Forget Everything You Knew About Stress Relief

“I was up until three in the morning, because I had a two papers and a presentation due. Then I got up at six. Usually, there’s one day like this a week.”

That was what one student (who asked to remain anonymous) had to say about stress. Stress is everywhere: every student, at one time or another, has felt it, whether cramming for a test, catching up on homework, or worrying about social drama.

Another student, when approached, refused to comment, but still managed to sum up the dominant sentiment concerning stress within the SLS community with three words: “I’m too busy”.

Every night, students all around the country face mountains of homework

Students will be relieved to know that the administration is on the case: last year, the groundbreaking documentary Race to Nowhere– an entire film dedicated to the “why” of student stress- was screened in the Seldin Performing Arts Center for more than a hundred parents, teachers, faculty and students. Prior to the screening, Mr. Davis himself trailed two students all day through their classes, frees, and afternoon activities in order to gain a personal perspective on the daily lives of SLS students. Even after this effort, however, the community has made very little headway in the area of reducing student stress.

This article will be the first in a series of features about stress, and how the school combats it. But- in the meantime- what should students do to reduce stress? And, more importantly, what are students doing that simply isn’t working? The answers may surprise you.

First, emotional outbursts do not help reduce stress. This may sound self-explanatory, but consider the common ways in which students express stress. At school, many students will quietly curse when they feel overwhelmed- be it from a low quiz score or a looming due date. To most, this seems to be a quick, easily accessible and even semi-automatic way to relieve stress.

In fact, however, cursing does not relieve stress; it does just the opposite. A study conducted by Professor Jeffrey Bowers and Dr. Christopher Pleydell-Pearce, both of the School of Experimental Psychology at the University of Bristol, linked cursing directly to increased stress. According to the study, “taboo words generate emotional reactions in part through verbal conditioning, that is, through a simple form of learning, the sounds of taboo words become directly associated with emotional centres in the brain.”

In other words, the more you swear, the more stressed you become. By the same token, the more stressed you become, the more you swear. It’s a vicious cycle, and it’s one that can only be broken by training oneself not to swear. At the risk of sounding liking a maiden aunt: swearing is bad for your health, so stop it.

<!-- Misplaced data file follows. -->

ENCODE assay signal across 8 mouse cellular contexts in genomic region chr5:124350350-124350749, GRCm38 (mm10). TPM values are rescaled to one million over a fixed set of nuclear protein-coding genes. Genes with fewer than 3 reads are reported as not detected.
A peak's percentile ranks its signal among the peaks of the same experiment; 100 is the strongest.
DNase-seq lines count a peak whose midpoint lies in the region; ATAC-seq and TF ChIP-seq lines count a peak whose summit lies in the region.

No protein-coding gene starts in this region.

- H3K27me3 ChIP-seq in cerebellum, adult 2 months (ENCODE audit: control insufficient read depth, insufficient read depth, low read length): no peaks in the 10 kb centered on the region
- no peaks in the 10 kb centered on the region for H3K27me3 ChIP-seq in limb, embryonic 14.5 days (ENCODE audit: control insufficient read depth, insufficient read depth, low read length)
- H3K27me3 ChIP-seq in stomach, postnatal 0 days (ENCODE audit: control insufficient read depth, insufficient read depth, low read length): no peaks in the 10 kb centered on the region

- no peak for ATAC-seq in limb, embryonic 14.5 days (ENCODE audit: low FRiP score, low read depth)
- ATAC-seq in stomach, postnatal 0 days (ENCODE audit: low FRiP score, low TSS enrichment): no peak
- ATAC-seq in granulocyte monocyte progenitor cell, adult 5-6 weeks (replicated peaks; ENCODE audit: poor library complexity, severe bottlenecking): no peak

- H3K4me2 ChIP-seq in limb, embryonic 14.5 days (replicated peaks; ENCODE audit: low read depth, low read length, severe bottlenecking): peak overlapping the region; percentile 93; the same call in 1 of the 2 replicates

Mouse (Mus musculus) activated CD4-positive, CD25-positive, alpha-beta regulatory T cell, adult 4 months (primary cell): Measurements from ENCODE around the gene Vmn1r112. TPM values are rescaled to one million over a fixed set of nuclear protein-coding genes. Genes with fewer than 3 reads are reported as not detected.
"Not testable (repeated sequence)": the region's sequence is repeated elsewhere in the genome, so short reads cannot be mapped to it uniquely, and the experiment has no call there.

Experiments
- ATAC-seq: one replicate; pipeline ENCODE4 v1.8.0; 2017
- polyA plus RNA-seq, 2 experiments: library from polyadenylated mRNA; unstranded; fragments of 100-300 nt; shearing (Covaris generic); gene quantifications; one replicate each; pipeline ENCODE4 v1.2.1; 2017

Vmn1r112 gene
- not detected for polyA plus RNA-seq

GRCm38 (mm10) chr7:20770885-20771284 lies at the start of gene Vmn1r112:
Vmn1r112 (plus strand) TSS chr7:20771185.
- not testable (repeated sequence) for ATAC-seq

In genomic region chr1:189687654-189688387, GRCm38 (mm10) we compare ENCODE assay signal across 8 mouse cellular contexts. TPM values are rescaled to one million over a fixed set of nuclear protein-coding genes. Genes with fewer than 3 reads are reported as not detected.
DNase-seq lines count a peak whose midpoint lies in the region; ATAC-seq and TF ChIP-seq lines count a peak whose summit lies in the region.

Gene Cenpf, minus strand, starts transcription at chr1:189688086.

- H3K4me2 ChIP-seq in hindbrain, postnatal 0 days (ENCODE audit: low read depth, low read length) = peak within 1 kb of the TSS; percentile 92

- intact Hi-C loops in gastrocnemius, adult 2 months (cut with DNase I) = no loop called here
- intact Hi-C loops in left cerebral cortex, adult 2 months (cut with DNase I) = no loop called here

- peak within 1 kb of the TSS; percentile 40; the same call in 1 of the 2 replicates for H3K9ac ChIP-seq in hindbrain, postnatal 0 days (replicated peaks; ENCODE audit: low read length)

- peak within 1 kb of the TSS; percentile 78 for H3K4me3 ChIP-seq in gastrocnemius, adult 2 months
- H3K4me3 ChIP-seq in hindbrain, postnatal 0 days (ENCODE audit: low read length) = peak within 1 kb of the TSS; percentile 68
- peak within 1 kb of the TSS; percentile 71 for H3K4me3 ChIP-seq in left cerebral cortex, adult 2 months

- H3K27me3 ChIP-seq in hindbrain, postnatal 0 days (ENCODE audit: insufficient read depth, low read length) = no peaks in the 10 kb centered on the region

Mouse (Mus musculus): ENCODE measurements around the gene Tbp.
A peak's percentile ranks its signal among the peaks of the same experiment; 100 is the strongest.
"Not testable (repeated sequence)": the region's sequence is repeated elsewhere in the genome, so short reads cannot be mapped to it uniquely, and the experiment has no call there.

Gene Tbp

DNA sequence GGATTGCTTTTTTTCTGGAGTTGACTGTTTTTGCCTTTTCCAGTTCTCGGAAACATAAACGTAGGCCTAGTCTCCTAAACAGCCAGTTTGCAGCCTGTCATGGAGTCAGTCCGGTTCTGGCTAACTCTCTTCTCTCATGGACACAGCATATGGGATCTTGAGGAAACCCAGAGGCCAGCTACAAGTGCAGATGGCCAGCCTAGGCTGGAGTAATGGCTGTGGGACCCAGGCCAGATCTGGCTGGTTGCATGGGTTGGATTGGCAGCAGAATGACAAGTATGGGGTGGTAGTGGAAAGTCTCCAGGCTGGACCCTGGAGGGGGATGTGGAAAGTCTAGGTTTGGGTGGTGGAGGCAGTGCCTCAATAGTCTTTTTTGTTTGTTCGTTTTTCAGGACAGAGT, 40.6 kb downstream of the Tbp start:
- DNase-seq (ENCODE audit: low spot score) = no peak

But what about that second, more intimate, emotional response? It’s one we rarely see in school, but one that exists nevertheless: crying. A Dutch study has proved that “when crying helps, it’s likely not because of the tears but because it recruits social support and draws attention to important problems.” In simpler English, crying only helps by attracting attention, and promoting social interaction. In other words, crying by itself is not beneficial. If you feel better after crying alone, then consider yourself lucky: according to the study, less than one in ten respondents felt any acute stress-relief from this. So, instead of succumbing to tears, consider utilizing Facebook and other social networking sites to their full potential, to bolster your human support group.

Otherwise, the gold standard in stress-reduction is time management- but that can be a challenge when one is looking at five (or more) subjects’ worth of homework, in-class material, exams, and projects- not to mention after-school activities. The runner-up, though, and the favorite of all high-school students, is good old-fashioned sleep.

Most students are already aware of the calming effects of more sleep. As one student put it: “Sometimes, I’ll just let myself sleep for an extra one or two hours.”  But we’re not out of the woods yet.

Apparently, oversleeping isn’t good for the body, either. And while teens need a lot of sleep- between eight-and-a-half to ten is recommended- going too far above that limit (into eleven or twelve hours) can pose a health hazard. During the week, this isn’t likely to be a problem- frankly, anyone who sleeps for eleven hours on a Wednesday night deserves a medal- but over the weekend, when students try to catch up on missed sleep (“sleep-debt”) by snoozing till noon, it can become problematic. And more to the point- it doesn’t work. According to Scientific American, sleep-debt can be made up, but it “won’t happen in one extended snooze marathon”. Instead, adding forty-five minutes to an hour of sleep each night will allow the body to adjust back to normal sleeping habits.

Other successful stress relievers? The list goes on and on, but chief among them are: listening to music, laughing, deep breathing and- believe it or not- positive thinking. Any of these- or any combination of these- can help relieve the constant pressure some students feel. But again, time management is key to any successful stress-relief strategy.

The Sentinel hopes that, by publicizing the reality behind student stress, and the solutions proposed by students and teachers, we can all work as a community to remedy this issue as much as possible in our academic lives.

– Sebastian Bates, World News Editor

Posted by on December 26, 2011. Filed under School News. You can follow any responses to this entry through the RSS 2.0. You can leave a response or trackback to this entry